Note: May 21st is the 184th anniversary of the birth of Hudson Taylor
Hudson Taylor is best known as a nineteenth-century pioneering missionary to inland China. Born in Yorkshire, England, on 21 May 1832, Taylor became a Christian at seventeen after reading an evangelism tract. On September 19, 1853 Taylor left England for China. After an arduous ocean voyage of nearly six months, Taylor arrived in China for the first time on March 1, 1854, at the age of twenty-two.
The missions society that Taylor started was ultimately responsible for bringing over 800 missionaries to China who began 125 schools and directly resulted in 18,000 Christian conversions, as well as the establishment of more than 300 stations of work with more than 500 national helpers in all eighteen provinces of China. If Hudson Taylor were evaluated by his life, mission work and legacy he would easily be declared a success in missions. Yet, it is Taylor’s unflappable and absolute reliance upon God that separates him from other adherents to Christianity.
Reliance In Ministry
Taylor was an assertive proponent of prayer, not only by his missionaries, but also on behalf of his missionaries. He believed senders of missionaries should be turning to God regularly and should pray for the missionaries they supported. Taylor once instructed senders to, “Pray for those you send, shield them by prayer.” He believed in a reliance on prayer for goers and senders alike. Herbert Kane stated of Taylor, “He believed in influencing people through God by prayer alone, and demonstrated to the Christian world that it is no vain thing to trust in the living God.”
Hudson Taylor was an early pioneer and advocate of the faith mission movement. Taylor believed he and his missionaries should not request funding for their work from men, but should instead rely completely upon God’s provision to sustain their efforts. Taylor believed, “God’s work done in God’s way will never lack God’s supplies.” Hudson Taylor was confident that as long as he was in God’s will and going about God’s work God would certainly provide all the resources needed to see the work completed.
The ministry work of Hudson Taylor was ground breaking in the nineteenth century. His methods were controversial and shocking to fellow missionaries and his supporters back home. Taylor relied upon God and his directions in Scripture. Taylor did not seek, nor did he receive, praise and support from others. He was prepared to accept missionary workers who had no college training and he required his missionaries to identify with the national peoples by, amongst other things, wearing Chinese dress. He was determined not to locate ultimate control of mission operation at home, and insisted that the work be directed from the field.
Reliance In Adversity
Few in history have sacrificed more of themselves for the cause of missions than did Hudson Taylor. He was willing to surrender all that God had given him for the evangelization of the Chinese. Nothing took a greater emotional and physical toll on Taylor than the loss of his family. During his service to China Taylor lost six children and two wives. During 1870 alone, Taylor lost two children and his first wife Maria. Maria’s death shook Taylor deeply, and in 1871, his own health began deteriorating, leading to his temporary return to England to recuperate.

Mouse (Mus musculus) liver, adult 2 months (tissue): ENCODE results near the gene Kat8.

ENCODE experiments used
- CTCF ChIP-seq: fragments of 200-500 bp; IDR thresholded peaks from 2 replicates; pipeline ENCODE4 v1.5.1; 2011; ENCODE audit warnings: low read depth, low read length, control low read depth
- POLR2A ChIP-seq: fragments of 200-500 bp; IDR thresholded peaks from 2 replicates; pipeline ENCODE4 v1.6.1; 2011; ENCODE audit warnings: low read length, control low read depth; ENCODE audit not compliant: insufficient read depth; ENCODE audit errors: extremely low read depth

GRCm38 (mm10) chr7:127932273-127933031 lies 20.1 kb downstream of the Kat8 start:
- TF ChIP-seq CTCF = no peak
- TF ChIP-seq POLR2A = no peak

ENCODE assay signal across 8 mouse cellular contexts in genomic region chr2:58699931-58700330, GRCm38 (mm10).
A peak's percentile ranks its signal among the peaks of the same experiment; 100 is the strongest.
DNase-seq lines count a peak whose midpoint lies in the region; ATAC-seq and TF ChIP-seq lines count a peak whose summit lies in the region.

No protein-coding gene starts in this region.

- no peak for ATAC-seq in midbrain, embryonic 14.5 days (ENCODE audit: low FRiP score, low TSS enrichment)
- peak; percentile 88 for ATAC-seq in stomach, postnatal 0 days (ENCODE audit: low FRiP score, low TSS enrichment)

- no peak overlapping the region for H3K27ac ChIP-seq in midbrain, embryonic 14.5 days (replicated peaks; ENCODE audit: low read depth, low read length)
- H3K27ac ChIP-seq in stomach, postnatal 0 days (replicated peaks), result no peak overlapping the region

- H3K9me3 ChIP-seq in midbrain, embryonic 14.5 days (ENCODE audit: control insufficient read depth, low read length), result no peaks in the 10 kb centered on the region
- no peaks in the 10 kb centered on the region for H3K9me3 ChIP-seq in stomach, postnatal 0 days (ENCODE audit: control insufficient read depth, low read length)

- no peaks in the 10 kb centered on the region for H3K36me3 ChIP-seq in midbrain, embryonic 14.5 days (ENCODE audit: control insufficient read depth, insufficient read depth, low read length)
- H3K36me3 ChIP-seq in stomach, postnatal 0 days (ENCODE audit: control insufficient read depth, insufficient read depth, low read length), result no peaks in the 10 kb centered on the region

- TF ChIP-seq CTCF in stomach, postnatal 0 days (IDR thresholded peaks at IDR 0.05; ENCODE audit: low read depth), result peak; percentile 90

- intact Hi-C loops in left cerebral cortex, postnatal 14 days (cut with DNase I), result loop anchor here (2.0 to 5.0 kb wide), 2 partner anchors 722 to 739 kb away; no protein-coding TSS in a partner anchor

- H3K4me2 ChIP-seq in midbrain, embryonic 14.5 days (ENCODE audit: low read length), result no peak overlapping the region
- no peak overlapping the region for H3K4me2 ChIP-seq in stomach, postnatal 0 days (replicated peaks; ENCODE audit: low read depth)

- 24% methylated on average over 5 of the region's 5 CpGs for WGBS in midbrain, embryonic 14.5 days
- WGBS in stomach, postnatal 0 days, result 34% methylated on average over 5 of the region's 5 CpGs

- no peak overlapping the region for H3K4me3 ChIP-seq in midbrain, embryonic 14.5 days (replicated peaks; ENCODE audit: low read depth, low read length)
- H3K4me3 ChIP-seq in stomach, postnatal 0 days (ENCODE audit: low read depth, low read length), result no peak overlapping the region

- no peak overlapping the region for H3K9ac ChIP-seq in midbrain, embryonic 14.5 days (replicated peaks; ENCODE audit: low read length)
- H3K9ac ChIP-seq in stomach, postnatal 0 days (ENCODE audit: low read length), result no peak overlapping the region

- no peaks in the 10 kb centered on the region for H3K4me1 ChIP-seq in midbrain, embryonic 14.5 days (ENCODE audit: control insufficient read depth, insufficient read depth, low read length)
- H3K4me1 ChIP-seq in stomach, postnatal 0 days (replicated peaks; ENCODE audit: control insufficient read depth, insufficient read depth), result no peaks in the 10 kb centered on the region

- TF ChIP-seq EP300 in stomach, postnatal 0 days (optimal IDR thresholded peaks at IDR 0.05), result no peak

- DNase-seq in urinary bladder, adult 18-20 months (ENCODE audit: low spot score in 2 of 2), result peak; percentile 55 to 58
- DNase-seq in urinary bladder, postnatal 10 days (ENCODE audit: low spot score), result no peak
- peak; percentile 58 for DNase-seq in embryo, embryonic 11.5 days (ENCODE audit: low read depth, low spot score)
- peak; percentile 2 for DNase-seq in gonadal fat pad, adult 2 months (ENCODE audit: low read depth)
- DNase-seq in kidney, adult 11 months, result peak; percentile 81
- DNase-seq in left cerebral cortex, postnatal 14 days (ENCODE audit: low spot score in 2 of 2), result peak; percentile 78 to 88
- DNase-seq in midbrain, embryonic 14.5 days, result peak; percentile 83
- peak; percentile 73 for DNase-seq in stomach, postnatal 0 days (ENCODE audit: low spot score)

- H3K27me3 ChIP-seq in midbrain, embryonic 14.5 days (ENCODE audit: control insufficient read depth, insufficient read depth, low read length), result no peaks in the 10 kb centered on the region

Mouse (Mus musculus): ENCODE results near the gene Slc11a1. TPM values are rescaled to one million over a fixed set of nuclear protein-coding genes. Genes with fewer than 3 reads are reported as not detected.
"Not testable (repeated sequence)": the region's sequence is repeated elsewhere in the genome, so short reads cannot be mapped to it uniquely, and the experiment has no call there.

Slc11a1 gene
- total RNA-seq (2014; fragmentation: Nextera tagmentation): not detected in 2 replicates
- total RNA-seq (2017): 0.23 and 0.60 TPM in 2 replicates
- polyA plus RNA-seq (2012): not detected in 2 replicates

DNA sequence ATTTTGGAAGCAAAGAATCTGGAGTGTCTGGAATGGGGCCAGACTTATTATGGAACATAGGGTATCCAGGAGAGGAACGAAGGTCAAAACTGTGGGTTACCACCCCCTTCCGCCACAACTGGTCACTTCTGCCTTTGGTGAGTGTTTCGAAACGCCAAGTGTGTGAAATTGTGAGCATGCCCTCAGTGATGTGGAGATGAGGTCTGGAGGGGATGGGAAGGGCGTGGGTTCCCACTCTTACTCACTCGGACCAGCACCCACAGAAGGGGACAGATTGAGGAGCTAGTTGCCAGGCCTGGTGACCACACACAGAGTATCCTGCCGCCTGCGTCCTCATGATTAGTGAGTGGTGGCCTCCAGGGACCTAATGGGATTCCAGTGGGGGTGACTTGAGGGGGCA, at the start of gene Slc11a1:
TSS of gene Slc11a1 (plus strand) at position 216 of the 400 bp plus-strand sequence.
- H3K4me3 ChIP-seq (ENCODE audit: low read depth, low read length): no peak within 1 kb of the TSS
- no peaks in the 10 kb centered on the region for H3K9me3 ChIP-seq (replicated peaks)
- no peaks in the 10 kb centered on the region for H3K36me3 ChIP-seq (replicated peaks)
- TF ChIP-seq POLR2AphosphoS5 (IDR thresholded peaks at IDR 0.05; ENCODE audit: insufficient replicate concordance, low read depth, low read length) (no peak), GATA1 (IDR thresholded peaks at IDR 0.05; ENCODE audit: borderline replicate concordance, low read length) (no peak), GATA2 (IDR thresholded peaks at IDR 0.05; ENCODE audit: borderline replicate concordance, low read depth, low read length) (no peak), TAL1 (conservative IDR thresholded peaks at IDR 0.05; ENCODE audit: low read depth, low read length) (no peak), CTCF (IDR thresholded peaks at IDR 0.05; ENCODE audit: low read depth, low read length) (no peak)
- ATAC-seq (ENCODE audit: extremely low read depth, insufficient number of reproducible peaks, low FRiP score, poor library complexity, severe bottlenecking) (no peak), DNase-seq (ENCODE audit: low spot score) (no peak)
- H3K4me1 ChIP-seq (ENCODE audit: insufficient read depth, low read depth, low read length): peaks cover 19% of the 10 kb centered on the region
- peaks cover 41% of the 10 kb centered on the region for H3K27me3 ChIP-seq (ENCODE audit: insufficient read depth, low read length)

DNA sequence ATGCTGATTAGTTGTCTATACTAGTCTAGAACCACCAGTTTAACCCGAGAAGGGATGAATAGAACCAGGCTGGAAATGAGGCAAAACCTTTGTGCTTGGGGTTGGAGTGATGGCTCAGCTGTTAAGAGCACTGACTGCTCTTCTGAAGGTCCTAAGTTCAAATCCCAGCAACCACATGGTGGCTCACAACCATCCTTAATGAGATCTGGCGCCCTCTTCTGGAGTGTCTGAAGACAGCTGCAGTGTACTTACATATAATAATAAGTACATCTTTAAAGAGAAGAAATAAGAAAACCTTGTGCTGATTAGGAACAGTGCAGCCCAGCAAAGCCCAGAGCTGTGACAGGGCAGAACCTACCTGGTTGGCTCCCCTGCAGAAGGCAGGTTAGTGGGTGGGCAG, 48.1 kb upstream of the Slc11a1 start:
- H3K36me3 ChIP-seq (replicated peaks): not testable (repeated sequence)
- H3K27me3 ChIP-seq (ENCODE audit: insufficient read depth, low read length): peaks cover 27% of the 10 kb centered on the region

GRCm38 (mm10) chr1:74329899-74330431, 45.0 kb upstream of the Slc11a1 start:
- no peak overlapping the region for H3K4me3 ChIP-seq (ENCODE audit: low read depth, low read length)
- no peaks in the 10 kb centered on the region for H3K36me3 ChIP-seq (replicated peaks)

Taylor frequently distributed Chinese language tracts and theology books. These materials were usually given away for free. One evening Taylor and his companion had been robbed and all of their valuables were taken by the robbers except for their theology books, as they were viewed as having no value. Taylor had no money for food or further travel. Upon waking the next morning Taylor was inundated by people asking to buy his books. By the grace and provision of God, Taylor and his companion soon had enough money to eat and be on their way.
On one occasion local authorities had captured Taylor and his companion. On the way to the local magistrate the authorities beat them black and blue, choked them, grabbed them by the hair, knocked them down and insulted them. Taylor and his companion, noticing their beating was drawing a crowd, took the opportunity to hand out the remainder of their Christian literature and share the gospel with the onlookers and their assailers. Taylor states that at that moment, “we reminded each other that the Apostles rejoiced that they were counted worthy to suffer in the cause of Christ.”
On another voyage, Taylor was attacked by locals who were unhappy with his presence and his proclamations of Christ. The attackers destroyed Taylor’s boat and many of his possessions. Noticing the spectacle had caused an even larger crowd to gather, Taylor took advantage of the situation and preached the gospel to the crowd.
Hudson Taylor suffered the loss of loved ones and coworkers. He endured physical abuse from outside and from inside his own body. Taylor, however, used every trial to demonstrate his trust and reliance upon God. Even in his struggles he brought glory to God.
Reliance On God
Hudson Taylor knew to become a pioneering missionary to inland China he was bound for hardship and struggle. Some have called Taylor one of the greatest missionaries in history. His achievements in the name of Christ were not without trials for himself and those around him. Taylor was never surprised by his challenges. He said, “The work of a true missionary is work indeed, often very monotonous, apparently not very successful, and carried on through great and varied but unceasing difficulties.”
Hudson Taylor’s reliance upon God was a model for all believers. His trust in his Creator did not shield him from pain and suffering. However, Taylor’s dependence on God helped demonstrate a love and mercy only found in a relationship with the Father.